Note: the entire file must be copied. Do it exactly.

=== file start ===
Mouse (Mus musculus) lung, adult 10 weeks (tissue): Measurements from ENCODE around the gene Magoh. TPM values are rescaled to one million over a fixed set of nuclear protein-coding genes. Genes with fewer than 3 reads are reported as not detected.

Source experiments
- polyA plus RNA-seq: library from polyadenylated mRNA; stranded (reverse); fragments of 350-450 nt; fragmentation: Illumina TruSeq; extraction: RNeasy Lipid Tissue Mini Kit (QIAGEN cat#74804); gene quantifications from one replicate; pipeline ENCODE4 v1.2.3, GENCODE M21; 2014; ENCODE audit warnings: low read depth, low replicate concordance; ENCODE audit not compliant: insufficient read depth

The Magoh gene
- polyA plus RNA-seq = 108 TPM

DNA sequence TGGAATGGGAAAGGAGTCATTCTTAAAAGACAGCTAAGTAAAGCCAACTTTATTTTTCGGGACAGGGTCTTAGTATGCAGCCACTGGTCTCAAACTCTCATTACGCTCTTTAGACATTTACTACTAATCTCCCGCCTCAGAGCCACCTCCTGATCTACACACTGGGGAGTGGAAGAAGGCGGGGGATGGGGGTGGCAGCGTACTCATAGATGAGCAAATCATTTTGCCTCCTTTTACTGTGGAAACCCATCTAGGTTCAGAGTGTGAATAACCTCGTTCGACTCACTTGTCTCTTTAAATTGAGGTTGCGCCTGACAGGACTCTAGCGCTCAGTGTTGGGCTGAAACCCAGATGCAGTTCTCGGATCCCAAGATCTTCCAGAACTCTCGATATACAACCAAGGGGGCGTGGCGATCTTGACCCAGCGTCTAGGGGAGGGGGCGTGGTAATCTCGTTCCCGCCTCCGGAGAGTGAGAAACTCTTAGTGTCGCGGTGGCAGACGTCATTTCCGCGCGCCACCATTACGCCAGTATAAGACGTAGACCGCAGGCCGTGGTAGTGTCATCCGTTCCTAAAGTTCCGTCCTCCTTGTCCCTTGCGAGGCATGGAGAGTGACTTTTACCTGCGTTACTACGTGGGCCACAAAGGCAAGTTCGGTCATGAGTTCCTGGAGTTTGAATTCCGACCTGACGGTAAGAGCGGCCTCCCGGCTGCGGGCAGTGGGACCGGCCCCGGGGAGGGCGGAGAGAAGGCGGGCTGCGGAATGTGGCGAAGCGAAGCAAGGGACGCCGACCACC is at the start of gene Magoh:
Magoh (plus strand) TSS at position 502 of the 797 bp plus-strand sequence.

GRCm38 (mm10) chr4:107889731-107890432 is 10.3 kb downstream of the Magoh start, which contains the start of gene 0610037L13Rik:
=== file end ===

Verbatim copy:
Mouse (Mus musculus) lung, adult 10 weeks (tissue): Measurements from ENCODE around the gene Magoh. TPM values are rescaled to one million over a fixed set of nuclear protein-coding genes. Genes with fewer than 3 reads are reported as not detected.

Source experiments
- polyA plus RNA-seq: library from polyadenylated mRNA; stranded (reverse); fragments of 350-450 nt; fragmentation: Illumina TruSeq; extraction: RNeasy Lipid Tissue Mini Kit (QIAGEN cat#74804); gene quantifications from one replicate; pipeline ENCODE4 v1.2.3, GENCODE M21; 2014; ENCODE audit warnings: low read depth, low replicate concordance; ENCODE audit not compliant: insufficient read depth

The Magoh gene
- polyA plus RNA-seq = 108 TPM

DNA sequence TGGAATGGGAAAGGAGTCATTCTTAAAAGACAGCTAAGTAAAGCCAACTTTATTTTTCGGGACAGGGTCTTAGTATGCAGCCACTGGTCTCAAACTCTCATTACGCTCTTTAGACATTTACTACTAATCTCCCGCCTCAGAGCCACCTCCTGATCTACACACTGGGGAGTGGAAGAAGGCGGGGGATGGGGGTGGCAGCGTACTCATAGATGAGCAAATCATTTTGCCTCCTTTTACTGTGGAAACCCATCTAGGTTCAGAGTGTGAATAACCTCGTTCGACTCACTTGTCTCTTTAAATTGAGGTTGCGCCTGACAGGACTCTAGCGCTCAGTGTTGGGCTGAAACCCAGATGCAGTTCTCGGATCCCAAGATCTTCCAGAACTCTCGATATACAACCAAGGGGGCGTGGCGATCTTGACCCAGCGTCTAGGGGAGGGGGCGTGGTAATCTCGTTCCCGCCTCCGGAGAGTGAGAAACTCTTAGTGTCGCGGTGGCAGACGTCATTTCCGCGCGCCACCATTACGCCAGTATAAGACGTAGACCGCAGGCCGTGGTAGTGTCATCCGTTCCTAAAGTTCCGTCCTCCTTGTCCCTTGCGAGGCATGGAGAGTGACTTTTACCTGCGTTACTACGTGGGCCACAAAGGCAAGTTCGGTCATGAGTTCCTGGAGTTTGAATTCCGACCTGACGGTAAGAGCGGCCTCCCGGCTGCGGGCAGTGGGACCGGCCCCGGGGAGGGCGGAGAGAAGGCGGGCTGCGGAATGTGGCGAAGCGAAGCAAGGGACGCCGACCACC is at the start of gene Magoh:
Magoh (plus strand) TSS at position 502 of the 797 bp plus-strand sequence.

GRCm38 (mm10) chr4:107889731-107890432 is 10.3 kb downstream of the Magoh start, which contains the start of gene 0610037L13Rik: